Tip: It is important to use a sharp knife or pair of secateurs for taking cuttings. Clean cuts are less likely to get infected with rots than those that have been cut with blunt knives and have jagged edges. Keep all tools clean and sharp.

Schematic showing a plant cutting

Schematic showing a plant cutting (Photo credit: Wikipedia)

Increasing Your Stock of Houseplants with Stem cuttings

Cuttings taken from plant stems are the most common form of cutting and can be used to propagate a huge number of indoor plants.

Taking a cutting

Using a sharp knife, take several cuttings from new growth. Prepare the bottom of the cutting by paring back to just below where a set of leaves emerges. Then remove the bottom few leaves and push the cutting into the compost. Place several cuttings into the same pot. Roots should form within a few weeks and the plants can then be potted on individually.

Plants that can be propagated from stem cuttings include: Acalypha, Callisia, Codiaeum, Columnea, Crassula, Epiphyllum, Fittonia, Gynura, Impatiens, Kalanchoe, Pelargonium, Peperomia, Pilea, Rhoicissus, Stephanotis and Syngonium.

Stem section cuttings

Cacti and other succulents can be propagated from a section of stem, rather than a complete one. For columnar cacti, remove a section of stem and insert into compost in the same way as a cutting.

How to Make Cane Stem Cuttings

These are the thick stems produced by houseplants such as Cordyline and Dracaena and can be used for propagation if the leaves drop off the lower parts of the stem. Chopping up stems for cuttings is likely to kill a plant, but the process does eventually create several others.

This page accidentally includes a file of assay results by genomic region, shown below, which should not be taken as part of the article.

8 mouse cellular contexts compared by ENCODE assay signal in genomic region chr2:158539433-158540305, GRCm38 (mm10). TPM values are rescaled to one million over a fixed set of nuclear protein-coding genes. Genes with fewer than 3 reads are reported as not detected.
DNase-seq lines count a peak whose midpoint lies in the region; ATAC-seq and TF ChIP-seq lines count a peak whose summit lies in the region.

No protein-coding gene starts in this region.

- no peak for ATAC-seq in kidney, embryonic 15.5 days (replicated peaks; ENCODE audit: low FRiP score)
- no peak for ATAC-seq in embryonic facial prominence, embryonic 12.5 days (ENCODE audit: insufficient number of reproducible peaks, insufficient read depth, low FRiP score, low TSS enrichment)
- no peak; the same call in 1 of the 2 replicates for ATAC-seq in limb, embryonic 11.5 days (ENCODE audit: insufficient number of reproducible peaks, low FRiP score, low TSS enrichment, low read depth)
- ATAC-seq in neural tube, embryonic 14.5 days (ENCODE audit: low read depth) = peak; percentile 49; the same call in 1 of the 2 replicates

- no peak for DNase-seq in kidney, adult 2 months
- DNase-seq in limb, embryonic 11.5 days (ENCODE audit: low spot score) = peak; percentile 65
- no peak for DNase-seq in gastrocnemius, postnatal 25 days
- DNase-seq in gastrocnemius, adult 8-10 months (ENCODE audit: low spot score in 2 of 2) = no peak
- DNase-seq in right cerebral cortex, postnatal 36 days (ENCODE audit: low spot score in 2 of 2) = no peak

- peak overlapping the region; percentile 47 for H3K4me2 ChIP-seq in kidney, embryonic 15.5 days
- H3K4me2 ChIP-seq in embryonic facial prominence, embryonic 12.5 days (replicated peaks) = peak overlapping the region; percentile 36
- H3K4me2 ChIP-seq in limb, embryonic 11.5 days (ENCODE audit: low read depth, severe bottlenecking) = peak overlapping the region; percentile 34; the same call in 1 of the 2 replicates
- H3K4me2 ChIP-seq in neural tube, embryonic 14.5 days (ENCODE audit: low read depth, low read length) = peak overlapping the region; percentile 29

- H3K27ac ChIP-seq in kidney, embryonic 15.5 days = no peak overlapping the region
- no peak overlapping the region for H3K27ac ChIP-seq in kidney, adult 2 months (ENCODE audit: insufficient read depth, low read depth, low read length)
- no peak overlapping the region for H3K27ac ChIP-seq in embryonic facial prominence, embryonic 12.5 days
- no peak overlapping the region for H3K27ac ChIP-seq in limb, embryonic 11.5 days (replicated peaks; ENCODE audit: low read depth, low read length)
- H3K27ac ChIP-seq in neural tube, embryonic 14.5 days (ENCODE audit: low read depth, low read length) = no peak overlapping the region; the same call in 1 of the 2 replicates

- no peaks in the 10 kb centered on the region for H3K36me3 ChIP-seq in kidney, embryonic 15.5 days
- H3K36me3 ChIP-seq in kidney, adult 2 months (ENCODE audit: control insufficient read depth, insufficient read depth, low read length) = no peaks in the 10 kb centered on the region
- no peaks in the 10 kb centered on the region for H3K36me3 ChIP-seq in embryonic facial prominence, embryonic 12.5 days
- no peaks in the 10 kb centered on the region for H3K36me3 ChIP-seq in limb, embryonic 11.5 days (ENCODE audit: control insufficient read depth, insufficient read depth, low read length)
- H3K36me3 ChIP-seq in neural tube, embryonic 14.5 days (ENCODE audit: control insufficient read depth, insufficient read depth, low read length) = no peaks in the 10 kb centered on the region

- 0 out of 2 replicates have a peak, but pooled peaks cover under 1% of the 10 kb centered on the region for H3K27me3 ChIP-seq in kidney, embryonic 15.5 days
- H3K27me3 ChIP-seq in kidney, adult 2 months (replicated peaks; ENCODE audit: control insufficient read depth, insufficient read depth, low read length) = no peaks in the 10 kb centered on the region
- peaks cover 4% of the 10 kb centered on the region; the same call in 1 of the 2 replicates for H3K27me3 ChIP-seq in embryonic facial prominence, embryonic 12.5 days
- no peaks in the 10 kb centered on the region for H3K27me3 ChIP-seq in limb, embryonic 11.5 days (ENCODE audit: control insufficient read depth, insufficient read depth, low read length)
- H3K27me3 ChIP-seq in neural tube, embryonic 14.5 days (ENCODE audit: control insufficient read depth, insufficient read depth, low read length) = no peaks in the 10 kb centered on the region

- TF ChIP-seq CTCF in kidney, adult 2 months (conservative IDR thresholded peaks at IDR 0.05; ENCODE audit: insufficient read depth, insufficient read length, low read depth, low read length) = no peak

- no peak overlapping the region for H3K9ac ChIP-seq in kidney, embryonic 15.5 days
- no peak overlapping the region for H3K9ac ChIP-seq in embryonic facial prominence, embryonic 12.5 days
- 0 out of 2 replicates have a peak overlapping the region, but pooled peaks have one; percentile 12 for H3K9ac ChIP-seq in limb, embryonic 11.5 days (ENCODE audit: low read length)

Taking a cane cutting

Cut the stem off from the main plant and cut a section about 5-8cm (2-3in) long, ensuring that there is at least one healthy bud, which comes from the parent plant’s leaf nodes. Place horizontally on the compost and push in to about half its thickness, making sure it is the right way up so that the bud is facing upwards.

Cane cuttings can also be inserted vertically into compost. Ensure that they are not placed in too large a pot, as this will create large amounts of cold, wet compost, which will not be conducive to growth and may lead to decay and rots.

To encourage more rapid rooting, place the cutting in a warm place in a black plastic bin bag. Check the compost every ten days or so to ensure it has not dried out. When shoots appear, remove the bag and gradually acclimatize the new plant to a lower humidity and lower temperature. Only transfer to a larger pot when the smaller pot is full of roots.

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20. April 2012 by admin
Categories: Houseplants | Tags: , , , , , , | Comments Off on How to Propagate Indoor Plants